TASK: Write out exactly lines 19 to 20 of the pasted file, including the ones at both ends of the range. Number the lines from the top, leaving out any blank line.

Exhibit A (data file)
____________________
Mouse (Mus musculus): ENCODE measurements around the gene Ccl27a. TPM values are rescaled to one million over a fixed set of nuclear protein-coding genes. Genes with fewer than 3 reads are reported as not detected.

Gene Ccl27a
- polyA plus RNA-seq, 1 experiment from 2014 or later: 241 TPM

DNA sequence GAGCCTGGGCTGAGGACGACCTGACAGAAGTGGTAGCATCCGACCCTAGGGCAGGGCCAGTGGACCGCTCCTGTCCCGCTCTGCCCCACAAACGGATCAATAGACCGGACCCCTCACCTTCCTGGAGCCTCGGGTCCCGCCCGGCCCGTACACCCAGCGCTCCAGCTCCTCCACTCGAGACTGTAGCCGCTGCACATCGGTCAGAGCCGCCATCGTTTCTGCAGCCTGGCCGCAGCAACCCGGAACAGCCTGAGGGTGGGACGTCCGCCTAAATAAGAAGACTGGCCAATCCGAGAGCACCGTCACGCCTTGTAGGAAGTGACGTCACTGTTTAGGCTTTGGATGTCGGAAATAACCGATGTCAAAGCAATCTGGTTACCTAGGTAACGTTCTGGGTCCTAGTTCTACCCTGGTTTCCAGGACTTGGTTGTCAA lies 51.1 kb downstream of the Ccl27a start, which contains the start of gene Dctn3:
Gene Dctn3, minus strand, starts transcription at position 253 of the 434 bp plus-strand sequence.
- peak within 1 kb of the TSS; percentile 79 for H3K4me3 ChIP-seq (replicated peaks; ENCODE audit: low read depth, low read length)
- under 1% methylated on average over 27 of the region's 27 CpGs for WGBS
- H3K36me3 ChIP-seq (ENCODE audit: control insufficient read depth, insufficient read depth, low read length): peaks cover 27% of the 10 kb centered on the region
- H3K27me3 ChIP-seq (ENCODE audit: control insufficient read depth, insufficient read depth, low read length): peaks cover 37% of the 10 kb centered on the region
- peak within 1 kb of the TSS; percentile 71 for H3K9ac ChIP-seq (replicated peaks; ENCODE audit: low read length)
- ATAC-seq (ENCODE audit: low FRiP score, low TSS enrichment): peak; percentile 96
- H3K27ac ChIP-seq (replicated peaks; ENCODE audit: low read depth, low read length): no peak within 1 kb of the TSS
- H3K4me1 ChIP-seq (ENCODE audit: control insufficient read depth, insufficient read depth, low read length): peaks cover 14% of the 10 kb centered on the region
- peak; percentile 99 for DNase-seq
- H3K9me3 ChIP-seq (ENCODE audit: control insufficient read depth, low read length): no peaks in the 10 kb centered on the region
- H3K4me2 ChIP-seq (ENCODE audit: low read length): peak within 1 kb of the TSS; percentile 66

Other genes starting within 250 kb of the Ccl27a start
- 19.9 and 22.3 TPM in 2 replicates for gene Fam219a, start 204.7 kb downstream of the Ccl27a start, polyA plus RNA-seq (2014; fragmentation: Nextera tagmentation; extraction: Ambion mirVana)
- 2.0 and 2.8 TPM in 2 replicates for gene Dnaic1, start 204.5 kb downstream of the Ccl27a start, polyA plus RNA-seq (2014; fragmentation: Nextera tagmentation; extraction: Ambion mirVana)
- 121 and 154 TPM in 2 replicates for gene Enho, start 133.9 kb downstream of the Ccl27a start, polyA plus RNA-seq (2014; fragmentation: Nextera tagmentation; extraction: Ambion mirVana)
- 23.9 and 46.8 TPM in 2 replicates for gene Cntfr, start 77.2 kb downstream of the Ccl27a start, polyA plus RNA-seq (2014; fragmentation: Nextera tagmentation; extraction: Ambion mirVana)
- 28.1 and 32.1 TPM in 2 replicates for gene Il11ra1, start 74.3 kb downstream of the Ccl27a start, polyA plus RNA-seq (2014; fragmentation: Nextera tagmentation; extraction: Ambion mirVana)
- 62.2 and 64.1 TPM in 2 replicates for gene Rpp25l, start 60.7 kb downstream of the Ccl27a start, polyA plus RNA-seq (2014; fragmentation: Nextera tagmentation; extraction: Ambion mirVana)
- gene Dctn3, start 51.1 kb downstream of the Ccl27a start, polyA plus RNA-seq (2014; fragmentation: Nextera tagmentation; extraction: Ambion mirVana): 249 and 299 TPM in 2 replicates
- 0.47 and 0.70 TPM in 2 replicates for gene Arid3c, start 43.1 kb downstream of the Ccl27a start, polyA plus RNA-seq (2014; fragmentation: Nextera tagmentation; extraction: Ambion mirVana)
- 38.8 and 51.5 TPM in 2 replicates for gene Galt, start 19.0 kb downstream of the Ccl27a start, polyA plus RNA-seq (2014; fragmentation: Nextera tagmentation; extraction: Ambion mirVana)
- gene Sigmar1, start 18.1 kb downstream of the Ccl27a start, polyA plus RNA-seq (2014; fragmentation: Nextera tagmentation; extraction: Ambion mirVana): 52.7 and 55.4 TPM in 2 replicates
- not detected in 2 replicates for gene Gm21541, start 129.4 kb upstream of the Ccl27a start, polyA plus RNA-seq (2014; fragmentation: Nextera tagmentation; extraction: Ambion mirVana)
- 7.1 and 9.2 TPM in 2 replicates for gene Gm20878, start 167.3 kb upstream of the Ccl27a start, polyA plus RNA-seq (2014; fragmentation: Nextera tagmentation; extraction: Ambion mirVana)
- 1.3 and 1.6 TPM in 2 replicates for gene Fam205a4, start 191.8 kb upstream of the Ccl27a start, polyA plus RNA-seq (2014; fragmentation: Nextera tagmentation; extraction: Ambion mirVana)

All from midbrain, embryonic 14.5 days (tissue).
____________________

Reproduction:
- 2.0 and 2.8 TPM in 2 replicates for gene Dnaic1, start 204.5 kb downstream of the Ccl27a start, polyA plus RNA-seq (2014; fragmentation: Nextera tagmentation; extraction: Ambion mirVana)
- 121 and 154 TPM in 2 replicates for gene Enho, start 133.9 kb downstream of the Ccl27a start, polyA plus RNA-seq (2014; fragmentation: Nextera tagmentation; extraction: Ambion mirVana)